USA take advantage of Jamaican woes to take relay gold while home side add to the medal tally

The USA stormed to a world-leading victory in the women’s 4x400m relay as the British line-up emulated the exploits of their 100m counterparts from the night before by raising the London Stadium roof and capturing silver ahead of Poland.

A highly eventful start to the second lap completely changed the face of what had been shaping up to be a very tight contest and the Americans ultimately ended up as comfortable winners in 3:19.02 as Britain ran 3:25.00 and third-placed Poland completed a season’s best 3:25.41.

The fact that Jamaica failed to finish another relay, following the dramatic fate to have befallen Usain Bolt, was a huge talking point however.

Anneisha McLaughlin-Whilby had taken the baton with Jamaica marginally behind America and Nigeria in hot pursuit but, as with Bolt, she pulled up dramatically and fell to the floor.

Taking the changeover from Quanera Hayes (50.60), America’s Allyson Felix immediately hit the accelerator to move well clear, running an incredible split of 48.60, while behind her the disappearance of the Jamaican challenge opened a door which Laviai Nielsen charged through.

Having taken the baton from Zoey Clark (51.80), who was making her first appearance at a major championships, in fifth place, the Briton ran a superb leg to hand over to Eilidh Doyle in second place.


While all of this was going on Jamaica’s Novleen Williams-Mills, who has overcome cancer and was making a career farewell, could only stand by helplessly and watch the action unfold around her while her team-mate left the track in a wheelchair.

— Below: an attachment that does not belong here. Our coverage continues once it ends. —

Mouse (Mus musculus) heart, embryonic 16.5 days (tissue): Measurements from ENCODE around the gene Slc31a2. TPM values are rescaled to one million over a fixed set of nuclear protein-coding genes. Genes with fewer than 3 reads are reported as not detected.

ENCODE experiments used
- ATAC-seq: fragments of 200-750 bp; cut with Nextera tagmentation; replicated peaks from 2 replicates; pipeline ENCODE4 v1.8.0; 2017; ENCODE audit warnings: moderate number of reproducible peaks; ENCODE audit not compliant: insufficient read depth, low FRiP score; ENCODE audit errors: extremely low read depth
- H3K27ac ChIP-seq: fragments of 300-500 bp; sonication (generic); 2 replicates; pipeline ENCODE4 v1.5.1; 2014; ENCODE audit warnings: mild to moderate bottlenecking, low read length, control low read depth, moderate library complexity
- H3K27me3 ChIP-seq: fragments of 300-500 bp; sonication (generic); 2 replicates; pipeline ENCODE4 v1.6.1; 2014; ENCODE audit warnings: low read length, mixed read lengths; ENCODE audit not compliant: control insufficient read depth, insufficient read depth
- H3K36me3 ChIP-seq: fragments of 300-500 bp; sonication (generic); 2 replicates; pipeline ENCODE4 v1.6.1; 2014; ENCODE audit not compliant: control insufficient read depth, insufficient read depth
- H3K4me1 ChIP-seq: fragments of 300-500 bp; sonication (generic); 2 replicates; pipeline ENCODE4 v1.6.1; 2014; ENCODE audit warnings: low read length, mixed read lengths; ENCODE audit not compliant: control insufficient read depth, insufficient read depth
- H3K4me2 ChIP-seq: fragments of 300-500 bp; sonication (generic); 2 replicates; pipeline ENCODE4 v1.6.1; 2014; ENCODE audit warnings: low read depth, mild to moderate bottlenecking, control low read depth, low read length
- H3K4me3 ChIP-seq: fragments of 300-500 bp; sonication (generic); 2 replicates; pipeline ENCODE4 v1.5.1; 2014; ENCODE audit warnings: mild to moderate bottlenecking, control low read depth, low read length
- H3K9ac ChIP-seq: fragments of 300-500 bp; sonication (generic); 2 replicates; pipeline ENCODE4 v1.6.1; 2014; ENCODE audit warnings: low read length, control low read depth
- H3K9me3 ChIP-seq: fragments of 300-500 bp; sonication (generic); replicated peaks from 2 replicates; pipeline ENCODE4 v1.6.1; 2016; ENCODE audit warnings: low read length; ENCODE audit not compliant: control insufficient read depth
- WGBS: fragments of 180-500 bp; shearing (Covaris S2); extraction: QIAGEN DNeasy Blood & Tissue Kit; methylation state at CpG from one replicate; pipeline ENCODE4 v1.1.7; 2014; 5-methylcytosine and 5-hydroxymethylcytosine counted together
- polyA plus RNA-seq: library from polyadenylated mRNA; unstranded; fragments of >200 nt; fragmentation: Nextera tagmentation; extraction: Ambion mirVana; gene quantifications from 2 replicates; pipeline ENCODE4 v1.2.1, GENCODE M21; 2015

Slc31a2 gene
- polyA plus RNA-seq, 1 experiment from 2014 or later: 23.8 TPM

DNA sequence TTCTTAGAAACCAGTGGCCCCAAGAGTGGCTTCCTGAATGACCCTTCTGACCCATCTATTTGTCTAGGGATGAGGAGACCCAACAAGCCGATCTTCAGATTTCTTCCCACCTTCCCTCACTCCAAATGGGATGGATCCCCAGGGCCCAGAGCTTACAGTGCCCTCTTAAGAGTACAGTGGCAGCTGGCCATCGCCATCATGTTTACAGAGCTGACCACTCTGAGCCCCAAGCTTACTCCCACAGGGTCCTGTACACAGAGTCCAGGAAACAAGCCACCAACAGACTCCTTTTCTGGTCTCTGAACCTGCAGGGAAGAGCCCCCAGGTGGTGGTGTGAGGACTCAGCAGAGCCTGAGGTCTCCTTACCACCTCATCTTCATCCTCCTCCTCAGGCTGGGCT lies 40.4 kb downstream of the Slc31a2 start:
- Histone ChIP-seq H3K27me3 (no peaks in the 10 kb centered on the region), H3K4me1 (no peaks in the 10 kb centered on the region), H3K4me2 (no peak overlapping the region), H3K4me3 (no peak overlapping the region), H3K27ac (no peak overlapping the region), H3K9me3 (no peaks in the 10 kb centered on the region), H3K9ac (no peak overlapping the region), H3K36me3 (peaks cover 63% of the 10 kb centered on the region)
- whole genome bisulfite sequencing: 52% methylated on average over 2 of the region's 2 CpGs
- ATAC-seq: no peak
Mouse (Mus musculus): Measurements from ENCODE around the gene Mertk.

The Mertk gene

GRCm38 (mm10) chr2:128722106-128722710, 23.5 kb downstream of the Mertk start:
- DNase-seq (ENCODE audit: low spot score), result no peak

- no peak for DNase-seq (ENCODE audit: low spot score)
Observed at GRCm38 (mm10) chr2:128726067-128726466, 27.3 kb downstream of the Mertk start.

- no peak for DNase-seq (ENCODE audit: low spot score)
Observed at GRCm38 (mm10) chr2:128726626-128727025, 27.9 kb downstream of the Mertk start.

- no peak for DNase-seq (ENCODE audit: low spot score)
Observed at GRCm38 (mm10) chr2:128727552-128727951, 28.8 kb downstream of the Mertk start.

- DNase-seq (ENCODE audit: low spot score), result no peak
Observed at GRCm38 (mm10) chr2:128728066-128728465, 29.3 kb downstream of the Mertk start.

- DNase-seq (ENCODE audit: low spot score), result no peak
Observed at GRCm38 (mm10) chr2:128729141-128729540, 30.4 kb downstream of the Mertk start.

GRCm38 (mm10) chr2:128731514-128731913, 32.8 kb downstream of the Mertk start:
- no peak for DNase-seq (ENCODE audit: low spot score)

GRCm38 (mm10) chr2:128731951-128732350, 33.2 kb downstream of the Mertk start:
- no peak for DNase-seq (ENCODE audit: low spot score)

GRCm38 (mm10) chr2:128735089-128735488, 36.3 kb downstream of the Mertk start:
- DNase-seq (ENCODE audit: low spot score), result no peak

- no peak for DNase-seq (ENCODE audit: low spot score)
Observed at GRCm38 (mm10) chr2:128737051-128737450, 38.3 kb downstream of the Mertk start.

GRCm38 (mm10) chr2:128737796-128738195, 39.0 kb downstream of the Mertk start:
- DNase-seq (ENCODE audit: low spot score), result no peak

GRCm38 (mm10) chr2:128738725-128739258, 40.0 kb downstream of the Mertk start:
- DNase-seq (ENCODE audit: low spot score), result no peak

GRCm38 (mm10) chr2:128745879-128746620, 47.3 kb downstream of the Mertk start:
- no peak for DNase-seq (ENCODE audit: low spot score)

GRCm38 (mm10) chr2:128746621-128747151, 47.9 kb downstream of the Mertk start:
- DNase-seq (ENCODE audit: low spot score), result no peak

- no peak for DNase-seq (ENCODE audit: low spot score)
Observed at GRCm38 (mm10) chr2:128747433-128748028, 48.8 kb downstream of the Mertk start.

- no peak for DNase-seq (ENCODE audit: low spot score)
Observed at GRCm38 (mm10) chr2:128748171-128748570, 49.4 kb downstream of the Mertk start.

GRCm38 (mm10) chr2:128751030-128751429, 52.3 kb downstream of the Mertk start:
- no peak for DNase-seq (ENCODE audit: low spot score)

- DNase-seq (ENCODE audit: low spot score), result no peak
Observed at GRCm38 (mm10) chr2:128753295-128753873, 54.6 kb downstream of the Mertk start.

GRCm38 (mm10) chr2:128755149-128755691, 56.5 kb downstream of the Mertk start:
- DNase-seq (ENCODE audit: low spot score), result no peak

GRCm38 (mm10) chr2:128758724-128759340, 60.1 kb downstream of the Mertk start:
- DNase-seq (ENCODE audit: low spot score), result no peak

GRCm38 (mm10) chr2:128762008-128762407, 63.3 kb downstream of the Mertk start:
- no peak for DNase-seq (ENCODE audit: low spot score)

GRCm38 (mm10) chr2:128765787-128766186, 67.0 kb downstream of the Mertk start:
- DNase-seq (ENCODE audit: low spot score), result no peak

Into the third leg, Shakima Wimbley maintained the sizeable American lead with a leg of 49.50 and, with the gold medal conclusion foregone, it became a straight battle for silver between Britain and Poland.

Home team captain Doyle gritted her teeth, called on the experience gained during her lengthy career and ran 51.50 to set Emily Diamond up on the run for home still ahead of Poland.

Right at the head of affairs Phyllis Francis, who became 400m world champion in London, charged her way to the second gold of her championships in 50.32 as the USA’s victory was confirmed. But would Diamond have enough to hold off the strong challenge of Justyna Swiety? Indeed she would and the home celebrations were enormous again after she came home in 50.90 and another silver medal was added to the British tally.

The personal prize haul of Felix grew, too, as the most decorated athlete in world championships history won the 16th world medal of her career. Bolt and Merlene Ottey are closest to her on 14.

“It does mean so much to me every time,” said the 31-year-old. “I’m grateful to run with these amazing girls. They work so hard and deserve all their  success. It’s an honour to run in the relay for Team USA and I will always treasure these moments.”

It was a moment to treasure, too, for the British side and Nielsen admitted they had taken inspiration from the 100m relays which had caught the imagination so well on Saturday night.

“The team is so close and we all knew what we had to do, so to come out and win a medal is beyond words,” she said. “I can’t even begin to describe how amazing this feels.

“We see others teams do it, and what’s to say we can’t do it? It gave us a boost knowing that we could get medals in all of the relays.”

Doyle could not hide her satisfaction, adding: “For us to win a silver medal, when we always seem to be bronze, it’s just incredible to go one better and finish the champs with that has been a great ending to what has been a great champs.

“You’ve got to look at the bigger picture – we’ve made the target but we’ve also had some really excellent results. I urge people to look at how many people finished higher than where they were ranked coming into this – our team as a whole has performed really, really well. I’m super proud of this team, they’ve done a really good job.”

» Check out our dedicated online section here for more of the London 2017 latest and see the August 17 edition of AW magazine for full coverage